By Rasika Jayakody –
The United National Party — the party I am affiliated with — is now grappling with the after-effects of a landslide defeat at the recently concluded Presidential election.
Its candidate, Sajith Premadasa, lost with a resounding margin of 1.4 million votes. Although many assumed the election would be a neck-to-neck fight, the SLPP candidate, Gotabaya Rajapaksa, crossed the finish line with ease, even without any notable support from ethnic minorities.
Sajith Premadasa was — and still is — the UNP’s most popular leader. He received an emotional response from UNP supporters when he visited his campaign office at Vauxhall Street days after his election. Many who gathered at his Vauxhall Street campaign office said it was because of him that the party even managed 5.5 million votes at the election. Had it not been him, the UNP would have faced a far more humiliating defeat.
The people’s verdict was premeditated and not just a knee-jerk reaction to the massive propaganda campaign launched by the SLPP. The people were determined to send the ‘yahapalanaya’ government home, irrespective of the candidate fielded by the UNP-led alliance. It was due to this strong public resentment towards the Sirisena-Wickremesinghe government that Gotabaya Rajapaksa was given a natural advantage right from before campaigning even began.
But in my view, what contributed the most to the outcome of the election were the Easter Sunday terror attack. The public held the previous government responsible for the security lapses leading to the chain of explosion that claimed over 260 lives. Although it was former President Maithripala Sirisena, the leader of the SLFP, who functioned as the Commander-in-Chief and the Cabinet Minister of Defence at the time, it is the view of the people that every single member of the former government, including Premadasa, was responsible for the breakdown in the defence apparatus.
Public resentment was also fueled by the alleged anti-Sinhala Buddhist outlook of the UNP — an incorrect portrayal if there ever was one, created by the ultra-nationalist elements supporting the SLPP campaign and by pro-Rajapaksa media. Some myopic and politically incorrect statements by senior members of the Cabinet targeting Buddhist monks made their job much easier.
This led the majority Sinhala-Buddhists to vote en masse against the UNP-led alliance’s candidate Sajith Premadasa, who had relatively moderate policies on minority issues. By doing so, the majority Sinhala-Buddhists have also demonstrated their collective power as a political force.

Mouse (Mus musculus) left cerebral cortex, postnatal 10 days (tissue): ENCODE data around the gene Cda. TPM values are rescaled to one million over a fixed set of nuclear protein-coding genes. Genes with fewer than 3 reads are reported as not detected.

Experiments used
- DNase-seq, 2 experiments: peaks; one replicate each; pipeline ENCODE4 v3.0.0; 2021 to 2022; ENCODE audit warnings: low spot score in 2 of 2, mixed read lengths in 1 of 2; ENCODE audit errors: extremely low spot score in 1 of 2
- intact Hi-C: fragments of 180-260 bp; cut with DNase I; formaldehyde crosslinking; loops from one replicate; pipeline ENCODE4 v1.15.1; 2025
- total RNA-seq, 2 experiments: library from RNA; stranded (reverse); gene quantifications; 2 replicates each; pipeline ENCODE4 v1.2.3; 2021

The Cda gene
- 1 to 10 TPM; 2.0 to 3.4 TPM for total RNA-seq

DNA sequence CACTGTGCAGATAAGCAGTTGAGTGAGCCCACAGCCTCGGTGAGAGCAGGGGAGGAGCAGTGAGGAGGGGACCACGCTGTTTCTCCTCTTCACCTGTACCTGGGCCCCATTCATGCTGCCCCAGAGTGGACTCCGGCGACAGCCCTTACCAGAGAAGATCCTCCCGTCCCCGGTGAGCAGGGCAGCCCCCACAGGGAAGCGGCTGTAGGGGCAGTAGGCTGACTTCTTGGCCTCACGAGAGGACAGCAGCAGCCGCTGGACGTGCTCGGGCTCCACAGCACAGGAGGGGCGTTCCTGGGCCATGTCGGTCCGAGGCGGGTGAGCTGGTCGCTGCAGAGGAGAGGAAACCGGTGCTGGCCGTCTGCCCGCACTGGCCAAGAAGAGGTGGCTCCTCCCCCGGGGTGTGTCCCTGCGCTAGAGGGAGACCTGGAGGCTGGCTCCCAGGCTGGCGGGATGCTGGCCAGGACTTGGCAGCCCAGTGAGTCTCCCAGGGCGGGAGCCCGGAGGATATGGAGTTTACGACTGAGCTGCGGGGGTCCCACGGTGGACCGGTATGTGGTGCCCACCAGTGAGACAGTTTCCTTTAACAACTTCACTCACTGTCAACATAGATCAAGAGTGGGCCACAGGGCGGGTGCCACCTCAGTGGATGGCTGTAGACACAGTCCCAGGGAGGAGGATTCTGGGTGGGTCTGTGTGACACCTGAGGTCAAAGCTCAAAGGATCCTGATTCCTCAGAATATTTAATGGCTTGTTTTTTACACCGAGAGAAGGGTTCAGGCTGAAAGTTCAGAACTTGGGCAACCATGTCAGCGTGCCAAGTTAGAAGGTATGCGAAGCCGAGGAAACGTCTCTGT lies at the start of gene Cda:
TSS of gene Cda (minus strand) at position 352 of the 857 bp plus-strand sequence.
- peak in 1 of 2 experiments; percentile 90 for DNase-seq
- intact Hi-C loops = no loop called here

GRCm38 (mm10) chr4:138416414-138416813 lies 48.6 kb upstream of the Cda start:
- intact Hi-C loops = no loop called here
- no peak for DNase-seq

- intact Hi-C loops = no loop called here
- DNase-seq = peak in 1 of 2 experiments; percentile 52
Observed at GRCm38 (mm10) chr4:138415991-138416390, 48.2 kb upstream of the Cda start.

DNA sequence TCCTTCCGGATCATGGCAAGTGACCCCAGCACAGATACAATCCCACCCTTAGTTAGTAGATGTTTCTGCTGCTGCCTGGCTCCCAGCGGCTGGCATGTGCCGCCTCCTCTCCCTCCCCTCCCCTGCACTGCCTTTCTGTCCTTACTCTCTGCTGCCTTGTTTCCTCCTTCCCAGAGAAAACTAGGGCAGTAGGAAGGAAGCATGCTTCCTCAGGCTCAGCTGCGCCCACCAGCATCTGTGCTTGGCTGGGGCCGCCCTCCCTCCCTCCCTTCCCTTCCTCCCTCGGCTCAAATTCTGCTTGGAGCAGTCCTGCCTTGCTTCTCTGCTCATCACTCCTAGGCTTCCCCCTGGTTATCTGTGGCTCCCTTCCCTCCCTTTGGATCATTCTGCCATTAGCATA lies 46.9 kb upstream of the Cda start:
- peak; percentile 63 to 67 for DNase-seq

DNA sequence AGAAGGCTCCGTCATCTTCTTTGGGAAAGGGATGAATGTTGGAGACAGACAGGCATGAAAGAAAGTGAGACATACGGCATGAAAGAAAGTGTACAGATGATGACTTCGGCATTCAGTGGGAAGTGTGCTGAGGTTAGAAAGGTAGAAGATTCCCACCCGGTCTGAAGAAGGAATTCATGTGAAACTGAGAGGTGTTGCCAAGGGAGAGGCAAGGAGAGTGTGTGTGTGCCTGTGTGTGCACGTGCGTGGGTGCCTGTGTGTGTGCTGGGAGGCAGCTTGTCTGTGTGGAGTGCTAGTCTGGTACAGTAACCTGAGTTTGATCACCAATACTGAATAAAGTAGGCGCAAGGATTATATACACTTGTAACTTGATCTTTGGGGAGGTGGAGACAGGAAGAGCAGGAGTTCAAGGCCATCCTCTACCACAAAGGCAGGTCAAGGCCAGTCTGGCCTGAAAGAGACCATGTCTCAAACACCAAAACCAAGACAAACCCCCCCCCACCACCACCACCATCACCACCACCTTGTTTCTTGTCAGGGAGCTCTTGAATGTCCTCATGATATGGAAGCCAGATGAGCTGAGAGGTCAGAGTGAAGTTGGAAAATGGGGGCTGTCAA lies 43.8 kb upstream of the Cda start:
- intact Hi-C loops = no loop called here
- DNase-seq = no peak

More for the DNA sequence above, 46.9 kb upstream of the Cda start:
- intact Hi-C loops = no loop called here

But the Presidential election is now over. The UNP’s next big challenge is the upcoming Parliamentary election. President Gotabaya Rajapaksa made it clear to his allies that the current Parliament would be dissolved during the first week of March. Going by this statement, the UNP will have approximately 100 day before it must begin to make preparations for campaign battle.
I would venture the UNP embark on a 100-day plan for the party’s revival before the Parliamentary election. It is already abundantly clear that the new government is failing to meet the expectations of the urban and suburban middle class, which also voted overwhelmingly for Rajapaksa. The UNP’s prospects at the Parliamentary election will hinge on the party’s ability to channel this general disappointment into the UNP-led campaign.
To do this, the UNP needs a revival plan that enforces drastic internal reforms, reorganizes the party and invests in perception management.
The internal reforms should ensure that the UNP leadership is appealing to voters. Voters have been let down in numerous ways by the UNP-led government over the past four years and there is a strong public outcry for ‘change’ within the party. It is imperative the party appoints a new party leader before the Parliamentary polls— it is critical to reignite the hopes of seemingly dispirited party supporters.
It also became evident during the Presidential election that the UNP’s election machinery had a lot to learn from the SLPP campaign. While the UNP focused heavily on massive election rallies and macro-level campaigning, the SLPP launched a more personalized and data-driven campaign with a strong emphasis on house-to-house campaigning. Going forward, the UNP needs to revitalize their grassroots-level machinery, especially their village-level organizations, in order to be better able to compete with the robust SLPP network at the Parliamentary election.
The most important component of the UNP’s revival plan must be the formulation of a clear strategy for perception management, and area the party was exceedingly weak in while in power. It was due to the absence of a perception management strategy that the SLPP was able to mobilize the support of the Sinhala-Buddhist community, tarring the UNP’s image with an anti-national brush. The UNP-led government never treated effective political communication as a priority and it cost the UNP dearly this Presidential election. Going forward, the UNP must be portrayed correctly in the eyes of all ethnic and religious communities, including the majority Sinhala-Buddhists!
The implementation of the revival plan must take place immediately as the clock is already ticking. It is vital for the UNP to find an amicable solution to the issue of party leadership and ensure the party moves in one direction with the same purpose.